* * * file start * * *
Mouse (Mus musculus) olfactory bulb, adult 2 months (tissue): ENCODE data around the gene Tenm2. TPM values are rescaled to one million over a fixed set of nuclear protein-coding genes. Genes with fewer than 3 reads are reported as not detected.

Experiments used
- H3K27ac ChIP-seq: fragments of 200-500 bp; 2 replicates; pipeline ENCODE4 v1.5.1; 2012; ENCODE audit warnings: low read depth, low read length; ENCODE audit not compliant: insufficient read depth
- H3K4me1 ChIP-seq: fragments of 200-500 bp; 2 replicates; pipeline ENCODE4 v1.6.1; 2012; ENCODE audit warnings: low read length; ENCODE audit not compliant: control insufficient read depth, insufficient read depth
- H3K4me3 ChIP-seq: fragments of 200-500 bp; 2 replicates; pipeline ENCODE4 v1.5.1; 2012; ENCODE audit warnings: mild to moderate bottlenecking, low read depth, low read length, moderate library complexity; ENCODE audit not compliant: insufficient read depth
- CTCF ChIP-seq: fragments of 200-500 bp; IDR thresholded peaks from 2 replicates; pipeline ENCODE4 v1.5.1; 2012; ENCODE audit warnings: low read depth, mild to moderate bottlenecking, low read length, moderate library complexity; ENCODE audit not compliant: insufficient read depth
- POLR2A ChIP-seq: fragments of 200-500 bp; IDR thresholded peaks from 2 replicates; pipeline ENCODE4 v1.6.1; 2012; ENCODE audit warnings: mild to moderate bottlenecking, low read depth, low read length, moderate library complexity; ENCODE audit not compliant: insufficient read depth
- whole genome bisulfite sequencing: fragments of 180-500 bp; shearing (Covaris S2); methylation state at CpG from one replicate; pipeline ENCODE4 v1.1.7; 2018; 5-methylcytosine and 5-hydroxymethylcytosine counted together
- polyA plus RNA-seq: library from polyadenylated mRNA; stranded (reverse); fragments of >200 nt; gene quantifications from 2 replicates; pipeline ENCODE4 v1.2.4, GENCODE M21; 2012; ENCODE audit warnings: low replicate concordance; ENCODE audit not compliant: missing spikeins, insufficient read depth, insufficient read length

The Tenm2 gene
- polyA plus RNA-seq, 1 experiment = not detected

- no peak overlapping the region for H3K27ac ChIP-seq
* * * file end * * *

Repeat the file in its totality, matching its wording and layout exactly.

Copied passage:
Mouse (Mus musculus) olfactory bulb, adult 2 months (tissue): ENCODE data around the gene Tenm2. TPM values are rescaled to one million over a fixed set of nuclear protein-coding genes. Genes with fewer than 3 reads are reported as not detected.

Experiments used
- H3K27ac ChIP-seq: fragments of 200-500 bp; 2 replicates; pipeline ENCODE4 v1.5.1; 2012; ENCODE audit warnings: low read depth, low read length; ENCODE audit not compliant: insufficient read depth
- H3K4me1 ChIP-seq: fragments of 200-500 bp; 2 replicates; pipeline ENCODE4 v1.6.1; 2012; ENCODE audit warnings: low read length; ENCODE audit not compliant: control insufficient read depth, insufficient read depth
- H3K4me3 ChIP-seq: fragments of 200-500 bp; 2 replicates; pipeline ENCODE4 v1.5.1; 2012; ENCODE audit warnings: mild to moderate bottlenecking, low read depth, low read length, moderate library complexity; ENCODE audit not compliant: insufficient read depth
- CTCF ChIP-seq: fragments of 200-500 bp; IDR thresholded peaks from 2 replicates; pipeline ENCODE4 v1.5.1; 2012; ENCODE audit warnings: low read depth, mild to moderate bottlenecking, low read length, moderate library complexity; ENCODE audit not compliant: insufficient read depth
- POLR2A ChIP-seq: fragments of 200-500 bp; IDR thresholded peaks from 2 replicates; pipeline ENCODE4 v1.6.1; 2012; ENCODE audit warnings: mild to moderate bottlenecking, low read depth, low read length, moderate library complexity; ENCODE audit not compliant: insufficient read depth
- whole genome bisulfite sequencing: fragments of 180-500 bp; shearing (Covaris S2); methylation state at CpG from one replicate; pipeline ENCODE4 v1.1.7; 2018; 5-methylcytosine and 5-hydroxymethylcytosine counted together
- polyA plus RNA-seq: library from polyadenylated mRNA; stranded (reverse); fragments of >200 nt; gene quantifications from 2 replicates; pipeline ENCODE4 v1.2.4, GENCODE M21; 2012; ENCODE audit warnings: low replicate concordance; ENCODE audit not compliant: missing spikeins, insufficient read depth, insufficient read length

The Tenm2 gene
- polyA plus RNA-seq, 1 experiment = not detected

- no peak overlapping the region for H3K27ac ChIP-seq